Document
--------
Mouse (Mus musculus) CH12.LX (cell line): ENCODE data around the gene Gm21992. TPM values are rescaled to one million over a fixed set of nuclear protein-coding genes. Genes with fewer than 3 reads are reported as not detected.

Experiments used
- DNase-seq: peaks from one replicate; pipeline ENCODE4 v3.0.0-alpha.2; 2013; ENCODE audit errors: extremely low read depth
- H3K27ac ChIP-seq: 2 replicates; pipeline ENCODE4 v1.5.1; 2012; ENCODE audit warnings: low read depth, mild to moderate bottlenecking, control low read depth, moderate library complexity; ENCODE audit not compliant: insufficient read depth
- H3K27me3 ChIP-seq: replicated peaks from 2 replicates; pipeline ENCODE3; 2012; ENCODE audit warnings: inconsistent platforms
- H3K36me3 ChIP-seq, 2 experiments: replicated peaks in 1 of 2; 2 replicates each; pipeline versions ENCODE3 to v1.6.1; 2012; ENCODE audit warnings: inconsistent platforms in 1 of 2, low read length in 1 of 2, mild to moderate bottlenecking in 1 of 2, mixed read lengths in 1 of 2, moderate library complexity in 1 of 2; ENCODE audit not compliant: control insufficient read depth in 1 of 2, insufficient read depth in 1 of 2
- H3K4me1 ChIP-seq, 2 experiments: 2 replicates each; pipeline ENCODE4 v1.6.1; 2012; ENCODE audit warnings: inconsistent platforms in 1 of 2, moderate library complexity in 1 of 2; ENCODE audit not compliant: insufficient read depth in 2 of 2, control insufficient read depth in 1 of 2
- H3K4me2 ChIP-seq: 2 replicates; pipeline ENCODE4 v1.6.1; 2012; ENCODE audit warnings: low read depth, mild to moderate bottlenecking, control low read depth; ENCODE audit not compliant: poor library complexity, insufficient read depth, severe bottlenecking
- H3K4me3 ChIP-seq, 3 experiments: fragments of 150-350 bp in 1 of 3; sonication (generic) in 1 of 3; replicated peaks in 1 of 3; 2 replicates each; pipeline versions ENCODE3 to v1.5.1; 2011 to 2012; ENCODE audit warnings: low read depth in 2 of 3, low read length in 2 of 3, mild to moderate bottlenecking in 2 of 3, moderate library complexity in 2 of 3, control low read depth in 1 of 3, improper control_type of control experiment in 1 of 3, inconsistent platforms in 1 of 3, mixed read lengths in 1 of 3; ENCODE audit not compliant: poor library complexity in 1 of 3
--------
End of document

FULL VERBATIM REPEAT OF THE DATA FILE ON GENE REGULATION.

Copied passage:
Mouse (Mus musculus) CH12.LX (cell line): ENCODE data around the gene Gm21992. TPM values are rescaled to one million over a fixed set of nuclear protein-coding genes. Genes with fewer than 3 reads are reported as not detected.

Experiments used
- DNase-seq: peaks from one replicate; pipeline ENCODE4 v3.0.0-alpha.2; 2013; ENCODE audit errors: extremely low read depth
- H3K27ac ChIP-seq: 2 replicates; pipeline ENCODE4 v1.5.1; 2012; ENCODE audit warnings: low read depth, mild to moderate bottlenecking, control low read depth, moderate library complexity; ENCODE audit not compliant: insufficient read depth
- H3K27me3 ChIP-seq: replicated peaks from 2 replicates; pipeline ENCODE3; 2012; ENCODE audit warnings: inconsistent platforms
- H3K36me3 ChIP-seq, 2 experiments: replicated peaks in 1 of 2; 2 replicates each; pipeline versions ENCODE3 to v1.6.1; 2012; ENCODE audit warnings: inconsistent platforms in 1 of 2, low read length in 1 of 2, mild to moderate bottlenecking in 1 of 2, mixed read lengths in 1 of 2, moderate library complexity in 1 of 2; ENCODE audit not compliant: control insufficient read depth in 1 of 2, insufficient read depth in 1 of 2
- H3K4me1 ChIP-seq, 2 experiments: 2 replicates each; pipeline ENCODE4 v1.6.1; 2012; ENCODE audit warnings: inconsistent platforms in 1 of 2, moderate library complexity in 1 of 2; ENCODE audit not compliant: insufficient read depth in 2 of 2, control insufficient read depth in 1 of 2
- H3K4me2 ChIP-seq: 2 replicates; pipeline ENCODE4 v1.6.1; 2012; ENCODE audit warnings: low read depth, mild to moderate bottlenecking, control low read depth; ENCODE audit not compliant: poor library complexity, insufficient read depth, severe bottlenecking
- H3K4me3 ChIP-seq, 3 experiments: fragments of 150-350 bp in 1 of 3; sonication (generic) in 1 of 3; replicated peaks in 1 of 3; 2 replicates each; pipeline versions ENCODE3 to v1.5.1; 2011 to 2012; ENCODE audit warnings: low read depth in 2 of 3, low read length in 2 of 3, mild to moderate bottlenecking in 2 of 3, moderate library complexity in 2 of 3, control low read depth in 1 of 3, improper control_type of control experiment in 1 of 3, inconsistent platforms in 1 of 3, mixed read lengths in 1 of 3; ENCODE audit not compliant: poor library complexity in 1 of 3